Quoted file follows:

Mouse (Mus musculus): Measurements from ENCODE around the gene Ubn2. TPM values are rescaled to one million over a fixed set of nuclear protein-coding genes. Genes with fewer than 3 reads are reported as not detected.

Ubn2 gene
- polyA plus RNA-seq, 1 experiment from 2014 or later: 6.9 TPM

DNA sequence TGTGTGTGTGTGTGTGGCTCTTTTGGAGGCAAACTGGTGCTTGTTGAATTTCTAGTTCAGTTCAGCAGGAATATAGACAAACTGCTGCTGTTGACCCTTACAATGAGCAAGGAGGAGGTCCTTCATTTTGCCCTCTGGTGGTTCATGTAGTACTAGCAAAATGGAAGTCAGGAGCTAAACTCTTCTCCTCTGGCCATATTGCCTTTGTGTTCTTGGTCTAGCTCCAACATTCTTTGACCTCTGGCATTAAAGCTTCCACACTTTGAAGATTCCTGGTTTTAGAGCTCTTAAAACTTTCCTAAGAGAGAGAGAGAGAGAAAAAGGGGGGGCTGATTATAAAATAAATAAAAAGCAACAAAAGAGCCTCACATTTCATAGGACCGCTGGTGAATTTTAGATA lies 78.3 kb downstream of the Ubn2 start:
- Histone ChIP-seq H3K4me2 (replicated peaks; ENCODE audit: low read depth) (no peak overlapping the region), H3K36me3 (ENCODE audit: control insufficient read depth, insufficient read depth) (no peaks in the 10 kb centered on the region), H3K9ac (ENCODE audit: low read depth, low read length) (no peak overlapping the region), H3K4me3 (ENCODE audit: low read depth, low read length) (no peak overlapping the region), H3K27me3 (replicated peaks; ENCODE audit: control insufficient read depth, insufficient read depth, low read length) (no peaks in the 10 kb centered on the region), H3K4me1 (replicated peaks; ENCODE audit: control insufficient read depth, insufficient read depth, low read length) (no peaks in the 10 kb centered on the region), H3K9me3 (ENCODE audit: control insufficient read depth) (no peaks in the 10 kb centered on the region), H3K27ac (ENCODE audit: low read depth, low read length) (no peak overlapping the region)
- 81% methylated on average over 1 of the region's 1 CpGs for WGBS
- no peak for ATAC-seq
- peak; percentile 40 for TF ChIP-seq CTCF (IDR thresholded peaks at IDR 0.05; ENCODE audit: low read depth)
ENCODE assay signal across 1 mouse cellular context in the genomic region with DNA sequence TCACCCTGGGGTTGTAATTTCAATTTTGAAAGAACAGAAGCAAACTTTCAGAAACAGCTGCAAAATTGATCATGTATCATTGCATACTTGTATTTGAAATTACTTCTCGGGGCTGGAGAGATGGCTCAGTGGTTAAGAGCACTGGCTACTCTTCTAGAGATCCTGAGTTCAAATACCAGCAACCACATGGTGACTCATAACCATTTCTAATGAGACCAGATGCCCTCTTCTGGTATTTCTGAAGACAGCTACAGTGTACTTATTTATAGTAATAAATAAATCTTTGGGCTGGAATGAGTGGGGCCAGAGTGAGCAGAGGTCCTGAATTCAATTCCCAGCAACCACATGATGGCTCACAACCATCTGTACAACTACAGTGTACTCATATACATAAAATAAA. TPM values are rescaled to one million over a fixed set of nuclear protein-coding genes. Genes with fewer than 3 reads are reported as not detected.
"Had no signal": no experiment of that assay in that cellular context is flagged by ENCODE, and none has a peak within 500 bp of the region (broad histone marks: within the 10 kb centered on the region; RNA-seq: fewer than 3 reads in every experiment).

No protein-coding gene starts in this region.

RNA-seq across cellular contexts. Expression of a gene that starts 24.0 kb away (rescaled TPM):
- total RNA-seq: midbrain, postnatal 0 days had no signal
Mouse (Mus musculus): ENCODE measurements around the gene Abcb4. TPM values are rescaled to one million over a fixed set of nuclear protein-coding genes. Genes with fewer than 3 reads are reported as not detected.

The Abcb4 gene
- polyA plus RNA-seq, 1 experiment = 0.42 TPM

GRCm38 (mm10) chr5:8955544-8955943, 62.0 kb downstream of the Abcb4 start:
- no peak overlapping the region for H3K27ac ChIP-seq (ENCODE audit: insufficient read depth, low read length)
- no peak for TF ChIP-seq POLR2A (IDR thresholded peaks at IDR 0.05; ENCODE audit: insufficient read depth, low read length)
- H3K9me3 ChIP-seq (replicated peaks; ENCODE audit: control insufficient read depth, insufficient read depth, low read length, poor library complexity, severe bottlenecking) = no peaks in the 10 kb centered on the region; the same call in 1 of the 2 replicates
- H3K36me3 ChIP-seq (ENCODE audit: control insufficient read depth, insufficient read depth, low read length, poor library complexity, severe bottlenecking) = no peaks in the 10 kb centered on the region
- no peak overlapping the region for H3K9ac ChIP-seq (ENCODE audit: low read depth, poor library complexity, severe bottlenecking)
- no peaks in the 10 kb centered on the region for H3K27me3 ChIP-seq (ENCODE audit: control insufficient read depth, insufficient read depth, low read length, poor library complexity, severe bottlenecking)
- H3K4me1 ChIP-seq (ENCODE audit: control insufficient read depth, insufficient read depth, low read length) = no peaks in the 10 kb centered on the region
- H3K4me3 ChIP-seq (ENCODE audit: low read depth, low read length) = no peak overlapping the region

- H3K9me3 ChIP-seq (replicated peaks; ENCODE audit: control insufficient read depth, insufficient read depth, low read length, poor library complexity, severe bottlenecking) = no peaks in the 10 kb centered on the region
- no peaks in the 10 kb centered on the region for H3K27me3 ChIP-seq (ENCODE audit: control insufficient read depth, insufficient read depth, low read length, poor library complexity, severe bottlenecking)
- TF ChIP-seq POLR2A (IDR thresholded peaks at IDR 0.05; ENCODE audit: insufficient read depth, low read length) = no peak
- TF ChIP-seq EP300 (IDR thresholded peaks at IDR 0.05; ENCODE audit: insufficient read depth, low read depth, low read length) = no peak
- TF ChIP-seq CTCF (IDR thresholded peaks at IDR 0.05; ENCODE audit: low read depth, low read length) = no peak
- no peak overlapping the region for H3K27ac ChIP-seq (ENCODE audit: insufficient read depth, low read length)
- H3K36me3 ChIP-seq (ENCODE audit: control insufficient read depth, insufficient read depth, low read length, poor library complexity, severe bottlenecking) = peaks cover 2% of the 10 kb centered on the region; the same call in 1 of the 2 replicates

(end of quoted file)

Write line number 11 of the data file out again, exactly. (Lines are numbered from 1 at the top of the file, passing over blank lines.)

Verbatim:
No protein-coding gene starts in this region.